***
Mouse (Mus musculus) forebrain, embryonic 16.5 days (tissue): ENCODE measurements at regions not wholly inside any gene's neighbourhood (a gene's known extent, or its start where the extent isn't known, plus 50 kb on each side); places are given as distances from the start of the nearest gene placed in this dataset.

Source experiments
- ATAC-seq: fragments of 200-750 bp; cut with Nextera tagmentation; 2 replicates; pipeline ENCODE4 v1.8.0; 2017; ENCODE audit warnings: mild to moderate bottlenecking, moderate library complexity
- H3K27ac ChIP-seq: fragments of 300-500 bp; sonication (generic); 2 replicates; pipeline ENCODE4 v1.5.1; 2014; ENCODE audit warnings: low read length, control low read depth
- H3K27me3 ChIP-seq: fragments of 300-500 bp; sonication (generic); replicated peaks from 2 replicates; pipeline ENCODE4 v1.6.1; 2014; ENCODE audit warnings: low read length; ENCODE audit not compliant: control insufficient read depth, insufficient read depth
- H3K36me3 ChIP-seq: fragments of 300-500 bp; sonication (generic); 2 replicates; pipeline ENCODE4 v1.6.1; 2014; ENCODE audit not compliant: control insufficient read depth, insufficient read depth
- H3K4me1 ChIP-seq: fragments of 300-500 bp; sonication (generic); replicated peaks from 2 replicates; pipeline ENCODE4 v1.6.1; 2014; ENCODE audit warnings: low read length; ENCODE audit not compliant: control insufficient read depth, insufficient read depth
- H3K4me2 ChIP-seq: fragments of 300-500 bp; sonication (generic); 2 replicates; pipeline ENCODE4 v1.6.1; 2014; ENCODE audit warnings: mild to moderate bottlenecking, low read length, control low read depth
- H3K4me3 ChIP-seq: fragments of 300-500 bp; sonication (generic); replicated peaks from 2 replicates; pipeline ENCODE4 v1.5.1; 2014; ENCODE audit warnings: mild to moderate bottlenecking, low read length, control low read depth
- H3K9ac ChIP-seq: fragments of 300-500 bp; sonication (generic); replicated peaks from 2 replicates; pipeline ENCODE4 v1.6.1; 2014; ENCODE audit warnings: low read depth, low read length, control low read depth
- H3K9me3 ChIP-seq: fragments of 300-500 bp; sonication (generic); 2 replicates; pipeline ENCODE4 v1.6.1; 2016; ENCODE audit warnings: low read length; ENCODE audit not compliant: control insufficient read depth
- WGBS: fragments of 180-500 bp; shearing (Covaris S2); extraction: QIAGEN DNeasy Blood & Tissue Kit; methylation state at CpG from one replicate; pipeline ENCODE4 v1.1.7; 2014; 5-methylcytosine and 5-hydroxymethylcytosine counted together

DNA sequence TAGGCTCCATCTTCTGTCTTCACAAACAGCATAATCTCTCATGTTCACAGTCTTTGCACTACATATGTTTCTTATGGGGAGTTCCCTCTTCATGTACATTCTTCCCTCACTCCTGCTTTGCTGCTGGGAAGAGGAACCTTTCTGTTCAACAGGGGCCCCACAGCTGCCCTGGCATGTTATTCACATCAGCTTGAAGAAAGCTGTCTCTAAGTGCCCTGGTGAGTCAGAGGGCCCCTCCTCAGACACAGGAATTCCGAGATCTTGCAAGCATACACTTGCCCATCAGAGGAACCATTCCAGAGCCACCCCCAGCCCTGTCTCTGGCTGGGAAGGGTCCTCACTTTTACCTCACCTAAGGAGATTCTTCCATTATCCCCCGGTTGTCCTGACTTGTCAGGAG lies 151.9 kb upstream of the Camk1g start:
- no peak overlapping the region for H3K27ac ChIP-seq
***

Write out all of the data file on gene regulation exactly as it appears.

Mouse (Mus musculus) forebrain, embryonic 16.5 days (tissue): ENCODE measurements at regions not wholly inside any gene's neighbourhood (a gene's known extent, or its start where the extent isn't known, plus 50 kb on each side); places are given as distances from the start of the nearest gene placed in this dataset.

Source experiments
- ATAC-seq: fragments of 200-750 bp; cut with Nextera tagmentation; 2 replicates; pipeline ENCODE4 v1.8.0; 2017; ENCODE audit warnings: mild to moderate bottlenecking, moderate library complexity
- H3K27ac ChIP-seq: fragments of 300-500 bp; sonication (generic); 2 replicates; pipeline ENCODE4 v1.5.1; 2014; ENCODE audit warnings: low read length, control low read depth
- H3K27me3 ChIP-seq: fragments of 300-500 bp; sonication (generic); replicated peaks from 2 replicates; pipeline ENCODE4 v1.6.1; 2014; ENCODE audit warnings: low read length; ENCODE audit not compliant: control insufficient read depth, insufficient read depth
- H3K36me3 ChIP-seq: fragments of 300-500 bp; sonication (generic); 2 replicates; pipeline ENCODE4 v1.6.1; 2014; ENCODE audit not compliant: control insufficient read depth, insufficient read depth
- H3K4me1 ChIP-seq: fragments of 300-500 bp; sonication (generic); replicated peaks from 2 replicates; pipeline ENCODE4 v1.6.1; 2014; ENCODE audit warnings: low read length; ENCODE audit not compliant: control insufficient read depth, insufficient read depth
- H3K4me2 ChIP-seq: fragments of 300-500 bp; sonication (generic); 2 replicates; pipeline ENCODE4 v1.6.1; 2014; ENCODE audit warnings: mild to moderate bottlenecking, low read length, control low read depth
- H3K4me3 ChIP-seq: fragments of 300-500 bp; sonication (generic); replicated peaks from 2 replicates; pipeline ENCODE4 v1.5.1; 2014; ENCODE audit warnings: mild to moderate bottlenecking, low read length, control low read depth
- H3K9ac ChIP-seq: fragments of 300-500 bp; sonication (generic); replicated peaks from 2 replicates; pipeline ENCODE4 v1.6.1; 2014; ENCODE audit warnings: low read depth, low read length, control low read depth
- H3K9me3 ChIP-seq: fragments of 300-500 bp; sonication (generic); 2 replicates; pipeline ENCODE4 v1.6.1; 2016; ENCODE audit warnings: low read length; ENCODE audit not compliant: control insufficient read depth
- WGBS: fragments of 180-500 bp; shearing (Covaris S2); extraction: QIAGEN DNeasy Blood & Tissue Kit; methylation state at CpG from one replicate; pipeline ENCODE4 v1.1.7; 2014; 5-methylcytosine and 5-hydroxymethylcytosine counted together

DNA sequence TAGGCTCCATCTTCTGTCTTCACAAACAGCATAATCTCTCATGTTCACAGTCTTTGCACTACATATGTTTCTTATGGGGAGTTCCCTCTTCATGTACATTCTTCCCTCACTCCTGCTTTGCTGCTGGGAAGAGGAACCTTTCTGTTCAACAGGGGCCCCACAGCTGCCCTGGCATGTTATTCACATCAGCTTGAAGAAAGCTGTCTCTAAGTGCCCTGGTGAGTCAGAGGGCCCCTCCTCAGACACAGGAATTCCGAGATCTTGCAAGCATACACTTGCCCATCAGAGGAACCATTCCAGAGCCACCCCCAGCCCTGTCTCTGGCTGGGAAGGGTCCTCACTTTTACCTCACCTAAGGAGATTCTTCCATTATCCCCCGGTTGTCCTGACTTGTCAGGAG lies 151.9 kb upstream of the Camk1g start:
- no peak overlapping the region for H3K27ac ChIP-seq